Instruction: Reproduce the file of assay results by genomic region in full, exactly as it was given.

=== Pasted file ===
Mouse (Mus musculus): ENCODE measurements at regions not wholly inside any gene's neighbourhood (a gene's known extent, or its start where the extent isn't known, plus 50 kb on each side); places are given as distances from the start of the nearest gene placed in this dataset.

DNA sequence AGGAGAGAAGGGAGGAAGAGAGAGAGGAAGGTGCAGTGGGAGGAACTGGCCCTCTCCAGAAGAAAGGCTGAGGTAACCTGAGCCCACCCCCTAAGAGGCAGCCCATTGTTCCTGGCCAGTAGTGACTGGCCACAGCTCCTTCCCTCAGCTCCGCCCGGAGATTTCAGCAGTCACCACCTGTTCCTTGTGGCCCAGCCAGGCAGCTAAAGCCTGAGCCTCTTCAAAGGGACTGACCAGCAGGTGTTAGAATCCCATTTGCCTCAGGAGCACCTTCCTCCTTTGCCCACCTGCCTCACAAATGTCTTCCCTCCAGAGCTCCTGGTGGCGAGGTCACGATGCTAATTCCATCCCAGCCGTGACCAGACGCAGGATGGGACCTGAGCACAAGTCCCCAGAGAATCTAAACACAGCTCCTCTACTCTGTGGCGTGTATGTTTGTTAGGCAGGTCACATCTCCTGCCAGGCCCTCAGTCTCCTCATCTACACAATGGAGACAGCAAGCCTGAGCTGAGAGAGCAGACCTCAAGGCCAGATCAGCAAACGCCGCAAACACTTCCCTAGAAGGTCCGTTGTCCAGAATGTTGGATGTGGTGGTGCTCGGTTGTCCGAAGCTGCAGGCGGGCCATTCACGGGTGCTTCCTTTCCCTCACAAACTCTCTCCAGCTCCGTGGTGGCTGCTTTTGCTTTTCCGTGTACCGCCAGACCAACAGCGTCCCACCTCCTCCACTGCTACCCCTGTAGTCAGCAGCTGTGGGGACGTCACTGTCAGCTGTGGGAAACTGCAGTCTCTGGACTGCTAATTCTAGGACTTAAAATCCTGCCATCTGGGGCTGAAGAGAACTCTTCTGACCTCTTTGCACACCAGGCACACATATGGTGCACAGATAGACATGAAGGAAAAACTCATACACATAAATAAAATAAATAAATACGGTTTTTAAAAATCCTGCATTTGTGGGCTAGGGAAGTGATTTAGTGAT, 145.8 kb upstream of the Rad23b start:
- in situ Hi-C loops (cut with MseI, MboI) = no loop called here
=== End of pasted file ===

Mouse (Mus musculus): ENCODE measurements at regions not wholly inside any gene's neighbourhood (a gene's known extent, or its start where the extent isn't known, plus 50 kb on each side); places are given as distances from the start of the nearest gene placed in this dataset.

DNA sequence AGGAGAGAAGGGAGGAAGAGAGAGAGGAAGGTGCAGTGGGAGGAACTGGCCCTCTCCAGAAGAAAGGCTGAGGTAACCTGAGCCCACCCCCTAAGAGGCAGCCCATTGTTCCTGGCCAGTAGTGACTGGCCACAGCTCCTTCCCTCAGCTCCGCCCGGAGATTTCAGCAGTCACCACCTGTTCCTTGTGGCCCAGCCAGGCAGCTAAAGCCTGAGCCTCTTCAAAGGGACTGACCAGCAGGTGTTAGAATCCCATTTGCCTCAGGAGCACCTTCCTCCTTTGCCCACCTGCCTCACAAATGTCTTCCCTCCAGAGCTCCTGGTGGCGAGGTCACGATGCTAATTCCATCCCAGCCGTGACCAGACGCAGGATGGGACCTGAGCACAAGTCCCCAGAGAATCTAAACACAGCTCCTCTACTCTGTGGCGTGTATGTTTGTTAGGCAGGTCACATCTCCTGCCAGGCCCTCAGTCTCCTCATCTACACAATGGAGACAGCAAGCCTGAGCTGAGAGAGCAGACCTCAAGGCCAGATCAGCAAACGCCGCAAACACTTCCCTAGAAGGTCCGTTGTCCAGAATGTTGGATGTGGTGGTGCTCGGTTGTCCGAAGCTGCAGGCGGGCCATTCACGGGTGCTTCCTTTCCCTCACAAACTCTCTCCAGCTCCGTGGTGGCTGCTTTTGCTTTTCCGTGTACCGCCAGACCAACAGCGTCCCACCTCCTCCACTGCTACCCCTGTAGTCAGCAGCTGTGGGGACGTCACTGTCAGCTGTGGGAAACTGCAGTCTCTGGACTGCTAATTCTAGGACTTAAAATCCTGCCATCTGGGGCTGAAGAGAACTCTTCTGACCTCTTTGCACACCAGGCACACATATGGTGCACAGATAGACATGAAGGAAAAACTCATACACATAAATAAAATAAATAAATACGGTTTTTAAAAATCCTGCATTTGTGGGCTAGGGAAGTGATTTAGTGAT, 145.8 kb upstream of the Rad23b start:
- in situ Hi-C loops (cut with MseI, MboI) = no loop called here